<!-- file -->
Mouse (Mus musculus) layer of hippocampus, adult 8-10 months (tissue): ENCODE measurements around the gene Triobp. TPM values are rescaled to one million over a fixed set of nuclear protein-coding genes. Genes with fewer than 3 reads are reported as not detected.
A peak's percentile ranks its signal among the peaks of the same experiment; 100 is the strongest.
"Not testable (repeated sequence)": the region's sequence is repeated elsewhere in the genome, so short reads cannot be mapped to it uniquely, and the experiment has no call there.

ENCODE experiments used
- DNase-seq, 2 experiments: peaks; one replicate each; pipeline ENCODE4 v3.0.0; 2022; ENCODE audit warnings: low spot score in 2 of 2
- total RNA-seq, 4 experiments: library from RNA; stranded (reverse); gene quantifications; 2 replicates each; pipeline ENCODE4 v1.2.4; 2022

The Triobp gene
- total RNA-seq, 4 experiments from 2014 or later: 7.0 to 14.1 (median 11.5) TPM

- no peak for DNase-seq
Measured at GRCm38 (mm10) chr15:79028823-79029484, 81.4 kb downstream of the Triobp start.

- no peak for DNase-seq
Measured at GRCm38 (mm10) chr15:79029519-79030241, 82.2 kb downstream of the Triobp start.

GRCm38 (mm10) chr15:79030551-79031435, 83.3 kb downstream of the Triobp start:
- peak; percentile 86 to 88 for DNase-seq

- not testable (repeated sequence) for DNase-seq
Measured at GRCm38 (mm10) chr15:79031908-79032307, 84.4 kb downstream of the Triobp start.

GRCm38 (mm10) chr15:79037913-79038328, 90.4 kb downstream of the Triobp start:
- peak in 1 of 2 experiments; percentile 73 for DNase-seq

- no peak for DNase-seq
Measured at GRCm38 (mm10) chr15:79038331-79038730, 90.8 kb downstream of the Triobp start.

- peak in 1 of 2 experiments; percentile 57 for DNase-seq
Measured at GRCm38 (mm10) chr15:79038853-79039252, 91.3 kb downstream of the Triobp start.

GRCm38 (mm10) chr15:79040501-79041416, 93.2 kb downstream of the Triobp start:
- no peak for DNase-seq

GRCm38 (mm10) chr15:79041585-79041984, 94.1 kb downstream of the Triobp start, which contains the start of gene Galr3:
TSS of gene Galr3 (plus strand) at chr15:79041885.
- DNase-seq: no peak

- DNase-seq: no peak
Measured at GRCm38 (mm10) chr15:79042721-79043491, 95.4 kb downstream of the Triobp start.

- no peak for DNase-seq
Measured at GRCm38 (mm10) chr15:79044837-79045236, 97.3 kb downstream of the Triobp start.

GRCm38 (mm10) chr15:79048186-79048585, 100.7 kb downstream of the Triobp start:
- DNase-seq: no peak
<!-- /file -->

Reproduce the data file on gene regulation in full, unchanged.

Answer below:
Mouse (Mus musculus) layer of hippocampus, adult 8-10 months (tissue): ENCODE measurements around the gene Triobp. TPM values are rescaled to one million over a fixed set of nuclear protein-coding genes. Genes with fewer than 3 reads are reported as not detected.
A peak's percentile ranks its signal among the peaks of the same experiment; 100 is the strongest.
"Not testable (repeated sequence)": the region's sequence is repeated elsewhere in the genome, so short reads cannot be mapped to it uniquely, and the experiment has no call there.

ENCODE experiments used
- DNase-seq, 2 experiments: peaks; one replicate each; pipeline ENCODE4 v3.0.0; 2022; ENCODE audit warnings: low spot score in 2 of 2
- total RNA-seq, 4 experiments: library from RNA; stranded (reverse); gene quantifications; 2 replicates each; pipeline ENCODE4 v1.2.4; 2022

The Triobp gene
- total RNA-seq, 4 experiments from 2014 or later: 7.0 to 14.1 (median 11.5) TPM

- no peak for DNase-seq
Measured at GRCm38 (mm10) chr15:79028823-79029484, 81.4 kb downstream of the Triobp start.

- no peak for DNase-seq
Measured at GRCm38 (mm10) chr15:79029519-79030241, 82.2 kb downstream of the Triobp start.

GRCm38 (mm10) chr15:79030551-79031435, 83.3 kb downstream of the Triobp start:
- peak; percentile 86 to 88 for DNase-seq

- not testable (repeated sequence) for DNase-seq
Measured at GRCm38 (mm10) chr15:79031908-79032307, 84.4 kb downstream of the Triobp start.

GRCm38 (mm10) chr15:79037913-79038328, 90.4 kb downstream of the Triobp start:
- peak in 1 of 2 experiments; percentile 73 for DNase-seq

- no peak for DNase-seq
Measured at GRCm38 (mm10) chr15:79038331-79038730, 90.8 kb downstream of the Triobp start.

- peak in 1 of 2 experiments; percentile 57 for DNase-seq
Measured at GRCm38 (mm10) chr15:79038853-79039252, 91.3 kb downstream of the Triobp start.

GRCm38 (mm10) chr15:79040501-79041416, 93.2 kb downstream of the Triobp start:
- no peak for DNase-seq

GRCm38 (mm10) chr15:79041585-79041984, 94.1 kb downstream of the Triobp start, which contains the start of gene Galr3:
TSS of gene Galr3 (plus strand) at chr15:79041885.
- DNase-seq: no peak

- DNase-seq: no peak
Measured at GRCm38 (mm10) chr15:79042721-79043491, 95.4 kb downstream of the Triobp start.

- no peak for DNase-seq
Measured at GRCm38 (mm10) chr15:79044837-79045236, 97.3 kb downstream of the Triobp start.

GRCm38 (mm10) chr15:79048186-79048585, 100.7 kb downstream of the Triobp start:
- DNase-seq: no peak